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  1. #1
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    I recently quit smoking cigarettes and have since decided to start getting back into shape after packing on the pounds over the past few years. Yesterday a friend of mine offered to sell me his 2005 Specialized Hardrock Sport for next to nothing, so I took him up on his offer and took posession of the bike. Now I'm beginning to make it my own.

    I plan to mostly ride the bike on the roads around town with the occasional jaunt down the improved bike trail or two, so I feel a slick would be my best choice of tire however I'm having difficulty deciding which width slick would be best for me.

    I understand that a narrower tire will have less rolling resistance on hard surfaces and will therefore make the bike faster overall, while being easier to propel. This is very appealing considering my stamina is fairly low at present, so the farther I can go on what energy I have, the better off I'll be.

    The only drawbacks I've seemed to read about concerning narrower tires is their obvious propensity to sink when encountering soft surfaces, and they are supposedly less stalbe during cornering than a comperable wider tire. Being a heavier rider, are there any other concerns I should have about a tire being too narrow? I want to ensure i'm not going to end up constantly riding on the rims, or destroying components should I happen to hammer a curb, go bombing down some stairs, or off a small jump / drop? Mind you, I don't plan on being overly aggressive in my riding, but I don't want to cause unnecessary damage to my bike because of improperly selected tire widths.

    So, what width slicks would you suggest for me? I'd also like to hear any suggestions concerning brand and model of slicks you think will suit my needs as well.

    Thanks in advance to any and all who may be of assistance.

  2. #2
    Le Escargot
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    I use Ritchey Tom Slick 1.4" tires on an old rigid Rockhopper frame for neighborhood riding. I usually run them at 80 psi. I am in the 200lb plus range. The tires ride smooth, handle well and are very quiet. Rolling resistance is real good with 80 psi. I have done numerous 20-30 mile rides and a couple of 50 milers with this bike/tire setup before getting a road bike.

    Also, I noticed a big difference by increasing air pressure to the max rated pressure in my old mountain bike style tires.

    Good luck on your road to a healthy lifestyle. Bike riding has made a big difference in my health.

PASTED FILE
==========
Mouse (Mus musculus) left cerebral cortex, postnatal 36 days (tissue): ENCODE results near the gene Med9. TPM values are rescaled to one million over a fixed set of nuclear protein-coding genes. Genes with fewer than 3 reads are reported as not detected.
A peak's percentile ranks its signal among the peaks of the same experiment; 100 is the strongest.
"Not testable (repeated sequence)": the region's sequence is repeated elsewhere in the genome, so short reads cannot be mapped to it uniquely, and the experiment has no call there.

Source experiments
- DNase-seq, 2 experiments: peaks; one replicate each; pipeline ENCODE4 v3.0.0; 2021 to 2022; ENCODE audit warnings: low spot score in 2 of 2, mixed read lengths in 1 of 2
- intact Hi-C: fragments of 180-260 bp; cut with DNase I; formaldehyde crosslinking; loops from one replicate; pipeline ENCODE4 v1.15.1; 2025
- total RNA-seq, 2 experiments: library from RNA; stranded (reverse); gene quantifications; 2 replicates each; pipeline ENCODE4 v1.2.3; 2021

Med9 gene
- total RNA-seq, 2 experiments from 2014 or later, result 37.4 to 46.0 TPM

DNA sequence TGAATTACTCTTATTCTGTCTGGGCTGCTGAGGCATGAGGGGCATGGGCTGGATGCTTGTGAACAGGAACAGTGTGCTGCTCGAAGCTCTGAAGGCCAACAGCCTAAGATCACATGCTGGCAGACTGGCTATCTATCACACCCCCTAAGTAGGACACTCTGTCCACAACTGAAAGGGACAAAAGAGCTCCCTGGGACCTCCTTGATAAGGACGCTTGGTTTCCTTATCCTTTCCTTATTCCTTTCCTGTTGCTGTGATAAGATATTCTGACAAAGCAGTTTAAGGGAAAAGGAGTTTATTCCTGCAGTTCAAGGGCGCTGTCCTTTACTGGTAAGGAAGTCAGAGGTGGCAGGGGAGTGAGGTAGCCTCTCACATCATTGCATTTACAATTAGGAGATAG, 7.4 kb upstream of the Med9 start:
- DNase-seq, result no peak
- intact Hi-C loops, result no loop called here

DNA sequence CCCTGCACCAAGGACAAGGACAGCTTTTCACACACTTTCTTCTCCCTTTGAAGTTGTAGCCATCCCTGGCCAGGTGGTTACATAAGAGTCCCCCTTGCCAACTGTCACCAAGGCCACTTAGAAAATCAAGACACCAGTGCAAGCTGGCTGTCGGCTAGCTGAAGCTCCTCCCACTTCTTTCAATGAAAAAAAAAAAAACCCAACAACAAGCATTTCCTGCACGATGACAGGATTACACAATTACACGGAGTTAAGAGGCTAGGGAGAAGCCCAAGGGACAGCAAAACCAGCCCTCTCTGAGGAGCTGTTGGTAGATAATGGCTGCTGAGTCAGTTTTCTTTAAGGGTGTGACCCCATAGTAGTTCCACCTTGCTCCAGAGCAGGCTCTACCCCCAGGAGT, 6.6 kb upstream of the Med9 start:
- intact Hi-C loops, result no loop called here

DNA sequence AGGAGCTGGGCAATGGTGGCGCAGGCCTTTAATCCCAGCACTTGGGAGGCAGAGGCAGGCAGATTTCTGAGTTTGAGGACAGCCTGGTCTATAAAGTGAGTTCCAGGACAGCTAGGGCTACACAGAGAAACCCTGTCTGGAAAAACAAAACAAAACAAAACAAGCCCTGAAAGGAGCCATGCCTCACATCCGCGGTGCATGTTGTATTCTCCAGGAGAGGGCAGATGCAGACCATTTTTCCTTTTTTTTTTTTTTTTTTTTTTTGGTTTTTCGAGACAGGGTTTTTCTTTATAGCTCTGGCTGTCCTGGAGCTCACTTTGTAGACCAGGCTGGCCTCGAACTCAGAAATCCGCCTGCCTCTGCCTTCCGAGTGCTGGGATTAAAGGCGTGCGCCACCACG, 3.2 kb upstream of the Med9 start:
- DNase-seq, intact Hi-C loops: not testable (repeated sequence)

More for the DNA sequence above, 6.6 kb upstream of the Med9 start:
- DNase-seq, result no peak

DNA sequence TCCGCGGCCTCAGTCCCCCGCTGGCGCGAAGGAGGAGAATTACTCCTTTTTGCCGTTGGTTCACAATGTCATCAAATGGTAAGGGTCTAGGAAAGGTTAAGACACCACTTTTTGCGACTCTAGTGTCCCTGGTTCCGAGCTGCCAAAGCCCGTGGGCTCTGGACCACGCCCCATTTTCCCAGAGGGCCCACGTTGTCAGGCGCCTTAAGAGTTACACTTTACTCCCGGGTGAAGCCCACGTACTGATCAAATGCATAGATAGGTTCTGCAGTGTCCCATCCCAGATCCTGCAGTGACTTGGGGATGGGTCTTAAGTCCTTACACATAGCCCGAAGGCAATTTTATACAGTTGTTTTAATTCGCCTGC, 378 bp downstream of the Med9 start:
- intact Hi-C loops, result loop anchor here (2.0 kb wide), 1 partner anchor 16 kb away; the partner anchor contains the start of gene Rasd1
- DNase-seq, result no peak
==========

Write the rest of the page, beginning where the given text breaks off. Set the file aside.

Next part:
3. #3
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    So I shouldn't be concerned about any bike damage as a result of a 1.5" tire being too narrow for a person my size? Good to know, thanks.

    ... now if only my LBS weren't charging $50 per tire for the Specialized Armadillo's they had in stock I'd be all set.

  4. #4
    Le Escargot
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    I have seen the tires online for around $15 each. Even with new tubes and shipping you should be able to get a set of tire for around $50. I cant imagine the tires causing damage to the bike. I have a set of these on my wife's bike also. I have never had a flat with these tires, luck I guess. I have been wanting to try a set of 1" for a while.

  5. #5
    Senior Member BCBike's Avatar
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    take it easy
    Full suspension is better

  6. #6
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    Sounds good Greg, I'll see what kind of prices I can find online and will also give a few calls to some other LBS' as well.

    Actually as it turns out I'd be doing that anyway... It seems the friend who sold me the bike ended up getting in trouble with his old lady for selling it to me without consulting her first, so it may be unsold and I may be looking for a new bike. Figures, huh?

    If it turns out that I'm in the market for a new bike both the Rockhopper Comp Disc and the Hardrock Pro Disc have caught my eye... I'm just not really sure how much better the Rockhopper is in comparison to the Hardrock, if it would hold up to my abuse as well as the Hardrock, or how much I'd expect to pay for either of them around here.

    Anyone have any suggestions when it comes to good online Canadian Bike Shops?


    Quote Originally Posted by BcBike
    take it easy
    How easy is easy?

  7. #7
    Official Website Waterboy born2bahick's Avatar
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    The more cycling get's in your blood the more your bike/bikes become a neverending ongoing project. the evolution of your bike over the years will amaze you if you stay with it! If you want less rolling resistance right now to be able to travel farther and money isn't too tight by all means, get them. Time in the saddle is so important in training, even for seasoned veterans. Most important is to enjoy yourself!

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